A Chicago police officer and two hospital workers were killed Monday in a grisly shooting at Mercy Hospital on the city’s South Side. The gunman, Juan Lopez, was also killed.
CHICAGO – Mercy Hospital held its first-ever active shooter drill just weeks before the shooting Monday that left four people dead – a move that might have prevented even worse carnage, hospital officials said.
The gunman, whom authorities have identified as 32-year-old Juan Lopez, first opened fire outside the hospital, shooting his ex-fiancée, Dr. Tamara O’Neal. The emergency room physician was ending her shift for the day, authorities said.
The suspect then fired at police arriving at the scene before running into the hospital, where he engaged in a gun battle with officers.
Two others – 25-year-old pharmacy resident Dayna Less and 28-year-old Chicago Police Officer Samuel Jimenez – were also fatally shot in the incident.
Michael Davenport, Mercy’s chief medical officer, said the hospital held its first active-shooter drill just weeks ago. Some, but not all, hospital employees participated. The drill was a follow-up on Internet and classroom instruction for employees, Davenport said.
He said it appeared hospital employees executed the “run, hide, fight” instruction.
“Never in our wildest imagination would we ever think that we would have to experience the day we have,” Davenport said. “It is our inclination, I can speak for myself, you don’t feel well when you’re hiding. You want to open up a door and you want to see what’s going on and you want to help. But everyone did what they were trained to do.”
Hospital employees described taking quick action after hearing the first shots.
Pharmacist Joan Fortune said she and colleagues were talking to a patient at the pharmacy, which is near the emergency room entrance where the gunfire first erupted. The patient, a man using a wheelchair, was the first to notice the sound of gunfire. He quickly rolled himself out of the hospital
Hospital workers around the pharmacy pulled down security shutters and took shelter in an office in the space, Fortune said, putting two locked doors between them and the gunman.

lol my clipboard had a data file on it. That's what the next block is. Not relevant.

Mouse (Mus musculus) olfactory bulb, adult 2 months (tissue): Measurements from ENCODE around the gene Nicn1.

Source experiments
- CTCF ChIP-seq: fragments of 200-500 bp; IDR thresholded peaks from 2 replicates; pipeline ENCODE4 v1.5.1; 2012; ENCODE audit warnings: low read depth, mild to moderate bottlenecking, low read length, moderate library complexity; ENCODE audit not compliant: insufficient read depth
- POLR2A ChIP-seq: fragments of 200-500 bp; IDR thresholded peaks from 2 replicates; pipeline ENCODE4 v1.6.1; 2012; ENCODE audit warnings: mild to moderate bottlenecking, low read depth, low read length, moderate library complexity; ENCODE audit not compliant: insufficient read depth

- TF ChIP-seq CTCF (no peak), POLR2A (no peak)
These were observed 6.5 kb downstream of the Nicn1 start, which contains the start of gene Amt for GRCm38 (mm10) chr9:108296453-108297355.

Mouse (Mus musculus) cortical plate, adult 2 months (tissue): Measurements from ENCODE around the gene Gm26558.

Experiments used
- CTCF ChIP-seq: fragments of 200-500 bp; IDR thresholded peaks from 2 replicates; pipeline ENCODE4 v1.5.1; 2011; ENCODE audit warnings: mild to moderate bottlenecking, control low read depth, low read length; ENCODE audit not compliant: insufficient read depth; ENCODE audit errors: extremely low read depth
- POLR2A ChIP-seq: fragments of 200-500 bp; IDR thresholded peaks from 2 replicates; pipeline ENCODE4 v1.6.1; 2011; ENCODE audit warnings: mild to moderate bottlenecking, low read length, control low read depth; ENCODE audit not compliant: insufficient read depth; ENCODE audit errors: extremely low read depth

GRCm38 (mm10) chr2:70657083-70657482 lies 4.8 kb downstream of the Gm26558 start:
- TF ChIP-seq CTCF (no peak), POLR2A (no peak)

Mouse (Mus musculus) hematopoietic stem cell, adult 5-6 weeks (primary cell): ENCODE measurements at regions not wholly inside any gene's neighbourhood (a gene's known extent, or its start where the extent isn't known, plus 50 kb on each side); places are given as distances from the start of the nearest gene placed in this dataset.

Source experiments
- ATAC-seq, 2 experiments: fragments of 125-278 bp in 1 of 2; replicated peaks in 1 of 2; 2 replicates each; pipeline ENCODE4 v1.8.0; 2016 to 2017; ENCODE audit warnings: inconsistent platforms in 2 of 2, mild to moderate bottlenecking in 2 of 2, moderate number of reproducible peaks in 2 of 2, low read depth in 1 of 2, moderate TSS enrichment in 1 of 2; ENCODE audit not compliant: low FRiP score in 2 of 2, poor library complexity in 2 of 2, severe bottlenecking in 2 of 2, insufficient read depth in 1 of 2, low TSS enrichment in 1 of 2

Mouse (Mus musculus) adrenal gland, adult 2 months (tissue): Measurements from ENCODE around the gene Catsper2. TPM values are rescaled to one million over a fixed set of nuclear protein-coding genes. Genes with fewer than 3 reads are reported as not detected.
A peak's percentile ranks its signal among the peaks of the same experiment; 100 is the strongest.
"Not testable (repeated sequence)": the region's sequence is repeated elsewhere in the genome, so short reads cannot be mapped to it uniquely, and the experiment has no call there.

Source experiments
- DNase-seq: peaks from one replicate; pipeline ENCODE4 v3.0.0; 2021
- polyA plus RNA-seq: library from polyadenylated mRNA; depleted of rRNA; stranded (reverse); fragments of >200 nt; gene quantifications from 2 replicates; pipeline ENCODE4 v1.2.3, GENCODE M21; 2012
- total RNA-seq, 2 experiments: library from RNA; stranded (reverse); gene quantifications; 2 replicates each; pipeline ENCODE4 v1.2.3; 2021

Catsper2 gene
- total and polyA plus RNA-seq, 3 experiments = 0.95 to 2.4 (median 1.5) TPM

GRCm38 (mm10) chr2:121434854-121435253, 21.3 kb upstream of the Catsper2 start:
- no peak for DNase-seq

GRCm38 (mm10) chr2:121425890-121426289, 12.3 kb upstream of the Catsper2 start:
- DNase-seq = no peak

“We heard more gunshots and arguing,” Fortune said. “We stayed barricaded for about 30 minutes until the police (arrived), and we ran out a back (exit).”
Jennifer Eldridge, a pharmacy technician, said the moment was harrowing as the gunfire continued.
“You could hear the shots,” she said. “You could hear him once he was inside. He wasn’t too far from the pharmacy.”
Steven White, a patient who was near the emergency room entrance when the gunfire erupted, said a police officer who entered the area told everyone to stay down and he scurried for cover. White said at least 20 patients were in the space near the emergency room entrance when the gunman opened fire.
“He was shooting in the back,” White said. “All the women started yelling and the kids started crying.”
Police Superintendent Eddie Johnson credited Jimenez and the other officers who rushed to the scene with preventing more deaths. Jimenez joined the department less than two years ago.
“There is no doubt in my mind that all those officers who responded are heroes,” Johnson said.
Dr. Patrick Connor, chairman of the hospital’s emergency department, described O’Neal, a doctor just couple of years past her medical residency, as a “most fascinating, hardworking” person.
Connor called O’Neal “the best person ever,” and said she was dedicated to helping others.
She raised money each year to help pay for school supplies for disadvantaged children. Her one request for him, Connor said, was to have Sundays off, so she could sing with her church choir.
“If you were an extremist, she was the right person for you,” said Connor, holding back tears. “She never missed work and her total dedication to her church.”
“She will be sorely missed,” he said.
Less, who had recently graduated from Purdue University, was just getting started with her career. Connor said she had just begun her residency at Mercy in July.
Police said was shot as she exited an elevator. She had no connection to the gunman.
Jimenez was the married father of three young children, police said.
Johnson said the officer and his partner weren’t dispatched to the scene. They were in the area when the gunfire began, and ran in to help save lives.
Jimenez was rushed from Mercy to the trauma unit at the nearby University of Chicago Medical Center, but was soon pronounced dead.
Dozens of police officers participated in a procession to honor the officer Monday evening. Officers stood saluting their colleague as an ambulance took his body from the hospital to the medical examiner’s office.
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